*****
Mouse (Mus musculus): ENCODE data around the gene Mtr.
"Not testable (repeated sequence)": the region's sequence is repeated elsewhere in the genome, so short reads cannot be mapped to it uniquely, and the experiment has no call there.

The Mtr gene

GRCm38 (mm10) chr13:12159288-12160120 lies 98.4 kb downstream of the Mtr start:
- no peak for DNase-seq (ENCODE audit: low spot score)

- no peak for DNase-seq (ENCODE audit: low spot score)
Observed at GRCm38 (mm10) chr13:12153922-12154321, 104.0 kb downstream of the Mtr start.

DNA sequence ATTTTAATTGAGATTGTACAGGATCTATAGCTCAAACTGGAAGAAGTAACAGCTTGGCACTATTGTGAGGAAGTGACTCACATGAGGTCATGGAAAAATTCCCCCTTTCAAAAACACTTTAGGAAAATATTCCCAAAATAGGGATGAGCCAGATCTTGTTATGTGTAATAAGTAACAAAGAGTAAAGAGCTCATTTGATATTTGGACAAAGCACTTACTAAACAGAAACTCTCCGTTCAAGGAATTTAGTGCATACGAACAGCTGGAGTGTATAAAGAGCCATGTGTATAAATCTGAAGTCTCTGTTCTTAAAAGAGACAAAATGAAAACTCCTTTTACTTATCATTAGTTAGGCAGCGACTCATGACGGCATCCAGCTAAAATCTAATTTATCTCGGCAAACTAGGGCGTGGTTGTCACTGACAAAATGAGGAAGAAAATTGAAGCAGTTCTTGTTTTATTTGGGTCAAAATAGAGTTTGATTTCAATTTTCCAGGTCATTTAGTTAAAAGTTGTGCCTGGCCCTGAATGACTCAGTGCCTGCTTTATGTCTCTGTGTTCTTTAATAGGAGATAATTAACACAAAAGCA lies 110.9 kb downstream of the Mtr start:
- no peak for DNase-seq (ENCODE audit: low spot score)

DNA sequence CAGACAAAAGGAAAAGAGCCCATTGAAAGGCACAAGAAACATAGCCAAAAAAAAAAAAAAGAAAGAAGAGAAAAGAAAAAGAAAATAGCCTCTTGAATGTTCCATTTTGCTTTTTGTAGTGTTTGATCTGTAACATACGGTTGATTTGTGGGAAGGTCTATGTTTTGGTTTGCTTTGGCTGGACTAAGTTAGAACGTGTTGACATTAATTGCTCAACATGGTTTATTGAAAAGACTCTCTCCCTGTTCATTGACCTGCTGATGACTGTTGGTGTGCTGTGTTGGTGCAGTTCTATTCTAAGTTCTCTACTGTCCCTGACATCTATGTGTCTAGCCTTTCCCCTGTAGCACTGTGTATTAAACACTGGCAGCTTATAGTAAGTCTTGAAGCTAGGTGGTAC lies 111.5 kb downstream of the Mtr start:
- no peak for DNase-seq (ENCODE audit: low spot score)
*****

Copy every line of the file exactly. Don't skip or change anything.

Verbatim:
Mouse (Mus musculus): ENCODE data around the gene Mtr.
"Not testable (repeated sequence)": the region's sequence is repeated elsewhere in the genome, so short reads cannot be mapped to it uniquely, and the experiment has no call there.

The Mtr gene

GRCm38 (mm10) chr13:12159288-12160120 lies 98.4 kb downstream of the Mtr start:
- no peak for DNase-seq (ENCODE audit: low spot score)

- no peak for DNase-seq (ENCODE audit: low spot score)
Observed at GRCm38 (mm10) chr13:12153922-12154321, 104.0 kb downstream of the Mtr start.

DNA sequence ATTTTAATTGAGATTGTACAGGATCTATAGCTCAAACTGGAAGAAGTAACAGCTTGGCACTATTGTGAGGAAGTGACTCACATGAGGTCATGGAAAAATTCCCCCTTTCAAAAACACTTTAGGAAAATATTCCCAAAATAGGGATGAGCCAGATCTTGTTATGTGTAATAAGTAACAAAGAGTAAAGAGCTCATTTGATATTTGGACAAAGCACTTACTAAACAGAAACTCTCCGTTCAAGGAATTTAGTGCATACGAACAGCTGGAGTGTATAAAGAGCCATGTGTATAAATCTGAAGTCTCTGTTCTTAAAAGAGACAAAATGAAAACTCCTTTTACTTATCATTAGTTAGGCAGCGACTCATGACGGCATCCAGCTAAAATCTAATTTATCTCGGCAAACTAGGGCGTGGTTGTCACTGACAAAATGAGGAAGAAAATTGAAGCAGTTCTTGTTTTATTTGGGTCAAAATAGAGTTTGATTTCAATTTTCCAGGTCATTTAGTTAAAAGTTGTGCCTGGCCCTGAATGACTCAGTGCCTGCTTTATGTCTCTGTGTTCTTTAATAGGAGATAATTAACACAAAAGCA lies 110.9 kb downstream of the Mtr start:
- no peak for DNase-seq (ENCODE audit: low spot score)

DNA sequence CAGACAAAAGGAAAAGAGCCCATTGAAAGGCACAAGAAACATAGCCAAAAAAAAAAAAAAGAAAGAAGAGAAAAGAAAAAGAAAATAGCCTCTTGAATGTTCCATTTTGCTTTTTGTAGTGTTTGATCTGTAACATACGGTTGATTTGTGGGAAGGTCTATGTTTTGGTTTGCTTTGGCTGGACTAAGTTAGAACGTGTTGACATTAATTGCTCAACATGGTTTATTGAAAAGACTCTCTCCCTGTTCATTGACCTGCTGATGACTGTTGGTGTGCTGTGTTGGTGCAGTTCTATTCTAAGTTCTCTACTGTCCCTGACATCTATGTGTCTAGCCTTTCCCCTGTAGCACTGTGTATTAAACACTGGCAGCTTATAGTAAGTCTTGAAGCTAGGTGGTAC lies 111.5 kb downstream of the Mtr start:
- no peak for DNase-seq (ENCODE audit: low spot score)